Feeling trapped by winter weather, snow added to the restrictions of the pandemic, looking for something to watch—oh yes, Dunkirk!
What was I thinking? Sure, I knew the story—but everyone in this movie is trapped, sooner or later: 400,000 men trapped on the beach, waiting for transports that can at best handle 30,000 of them. French troops who are not going to be taken aboard British Navy ships, because they are trapped in their own country. Trapped below decks on the ship you were lucky enough to get aboard— when the Stukas bomb it. Trapped in the water under a flaming pool of oil after the ship goes down. Trapped in holds, under piers, on an open beach, inside a beached ship waiting desperately for the tide to float it free. RAF pilots trapped in the cockpits of downed—and sinking—Spitfires.
And then…the cavalry arrived, the fleet of tiny private boats, yachts and coasters and coal haulers and tugs and basically anything that would float, coming across the English Channel to ferry the British Army back home.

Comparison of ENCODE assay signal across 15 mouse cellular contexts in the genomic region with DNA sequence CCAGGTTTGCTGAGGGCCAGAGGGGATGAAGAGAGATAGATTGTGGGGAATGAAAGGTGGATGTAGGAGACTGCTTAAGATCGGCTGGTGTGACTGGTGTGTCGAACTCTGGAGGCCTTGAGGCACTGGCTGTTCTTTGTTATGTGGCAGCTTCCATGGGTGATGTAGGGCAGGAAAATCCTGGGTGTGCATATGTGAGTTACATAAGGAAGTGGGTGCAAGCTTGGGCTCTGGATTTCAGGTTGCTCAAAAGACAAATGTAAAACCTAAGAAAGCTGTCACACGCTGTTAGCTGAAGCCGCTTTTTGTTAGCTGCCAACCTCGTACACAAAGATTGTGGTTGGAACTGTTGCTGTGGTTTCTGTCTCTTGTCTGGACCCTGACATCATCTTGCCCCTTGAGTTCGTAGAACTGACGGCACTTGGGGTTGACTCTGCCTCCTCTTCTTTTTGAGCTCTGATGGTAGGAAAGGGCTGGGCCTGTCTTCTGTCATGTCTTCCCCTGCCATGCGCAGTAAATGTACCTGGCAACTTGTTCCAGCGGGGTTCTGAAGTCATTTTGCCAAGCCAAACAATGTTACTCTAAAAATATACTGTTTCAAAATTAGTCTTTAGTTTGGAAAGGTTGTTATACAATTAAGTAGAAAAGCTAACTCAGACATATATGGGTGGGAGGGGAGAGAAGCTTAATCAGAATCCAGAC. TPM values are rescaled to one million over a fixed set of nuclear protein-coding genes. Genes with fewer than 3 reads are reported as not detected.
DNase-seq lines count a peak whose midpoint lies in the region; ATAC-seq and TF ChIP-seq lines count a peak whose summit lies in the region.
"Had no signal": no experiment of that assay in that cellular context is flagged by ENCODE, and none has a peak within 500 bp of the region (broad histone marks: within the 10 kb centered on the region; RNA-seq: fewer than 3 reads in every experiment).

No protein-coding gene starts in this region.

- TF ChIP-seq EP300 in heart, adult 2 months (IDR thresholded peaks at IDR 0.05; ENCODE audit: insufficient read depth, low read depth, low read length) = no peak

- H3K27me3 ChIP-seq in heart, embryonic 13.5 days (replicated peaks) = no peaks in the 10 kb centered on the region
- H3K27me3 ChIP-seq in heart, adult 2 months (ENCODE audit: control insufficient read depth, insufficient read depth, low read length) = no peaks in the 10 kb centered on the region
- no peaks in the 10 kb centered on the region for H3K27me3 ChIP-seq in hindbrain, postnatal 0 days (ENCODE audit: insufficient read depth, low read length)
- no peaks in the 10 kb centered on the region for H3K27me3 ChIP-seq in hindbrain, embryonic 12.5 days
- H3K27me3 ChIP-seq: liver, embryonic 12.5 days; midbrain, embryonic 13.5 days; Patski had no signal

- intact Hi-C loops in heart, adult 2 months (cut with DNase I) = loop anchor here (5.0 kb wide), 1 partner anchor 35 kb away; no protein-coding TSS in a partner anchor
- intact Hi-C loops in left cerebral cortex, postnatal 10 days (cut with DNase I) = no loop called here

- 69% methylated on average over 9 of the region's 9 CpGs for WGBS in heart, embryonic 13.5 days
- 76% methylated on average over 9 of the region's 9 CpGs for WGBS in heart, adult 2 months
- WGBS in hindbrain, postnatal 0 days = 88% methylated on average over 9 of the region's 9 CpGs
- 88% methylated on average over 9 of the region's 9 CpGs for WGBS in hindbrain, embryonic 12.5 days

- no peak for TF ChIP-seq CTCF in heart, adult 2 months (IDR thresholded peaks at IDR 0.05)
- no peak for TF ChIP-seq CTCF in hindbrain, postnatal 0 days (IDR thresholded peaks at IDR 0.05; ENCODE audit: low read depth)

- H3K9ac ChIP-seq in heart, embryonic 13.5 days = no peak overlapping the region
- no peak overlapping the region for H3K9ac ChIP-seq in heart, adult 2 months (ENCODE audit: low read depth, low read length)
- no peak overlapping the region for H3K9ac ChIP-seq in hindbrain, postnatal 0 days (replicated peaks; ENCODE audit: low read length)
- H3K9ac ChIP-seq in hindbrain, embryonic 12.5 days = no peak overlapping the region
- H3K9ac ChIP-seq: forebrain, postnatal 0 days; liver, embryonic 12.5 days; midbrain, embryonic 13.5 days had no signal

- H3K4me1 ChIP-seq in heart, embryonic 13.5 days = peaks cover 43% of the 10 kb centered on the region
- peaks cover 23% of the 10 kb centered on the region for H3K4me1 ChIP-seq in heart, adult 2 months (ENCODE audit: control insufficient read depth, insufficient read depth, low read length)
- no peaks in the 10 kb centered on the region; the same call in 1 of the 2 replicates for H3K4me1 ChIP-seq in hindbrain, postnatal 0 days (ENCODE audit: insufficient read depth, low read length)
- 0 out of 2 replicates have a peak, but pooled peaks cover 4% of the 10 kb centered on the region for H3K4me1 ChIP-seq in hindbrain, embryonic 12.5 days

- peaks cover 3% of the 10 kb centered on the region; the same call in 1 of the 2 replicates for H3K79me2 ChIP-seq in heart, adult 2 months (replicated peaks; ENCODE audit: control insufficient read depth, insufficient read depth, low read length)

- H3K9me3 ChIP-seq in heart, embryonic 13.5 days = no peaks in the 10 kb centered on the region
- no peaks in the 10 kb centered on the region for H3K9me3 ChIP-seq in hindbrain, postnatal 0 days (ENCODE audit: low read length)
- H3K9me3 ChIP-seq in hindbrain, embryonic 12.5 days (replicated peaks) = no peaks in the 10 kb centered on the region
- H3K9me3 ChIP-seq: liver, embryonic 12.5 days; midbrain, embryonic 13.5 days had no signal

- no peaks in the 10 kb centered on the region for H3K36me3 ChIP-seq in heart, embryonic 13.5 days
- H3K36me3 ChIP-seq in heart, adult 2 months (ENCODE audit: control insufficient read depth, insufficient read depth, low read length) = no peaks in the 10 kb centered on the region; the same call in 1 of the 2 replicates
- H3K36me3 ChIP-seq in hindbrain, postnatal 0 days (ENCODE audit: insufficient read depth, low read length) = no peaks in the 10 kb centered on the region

Cavalry to the rescue—familiar. Always heartening. But this—it’s as if the Rohirrim arrived at the siege of Minas Tirith on Shetland ponies. (And this is not to diss ponies—I just watched a video of a team of Shetland stallions being used for logging—hauling huge trees out of the woods!) Tiny, brave, strong ponies. It’s Ewoks tacking on Stormtroopers.
So, whatever possessed me…Dunkirk was a good choice. It’s good to remember that people have—and continue to—rise to occasions, even the most unlikely.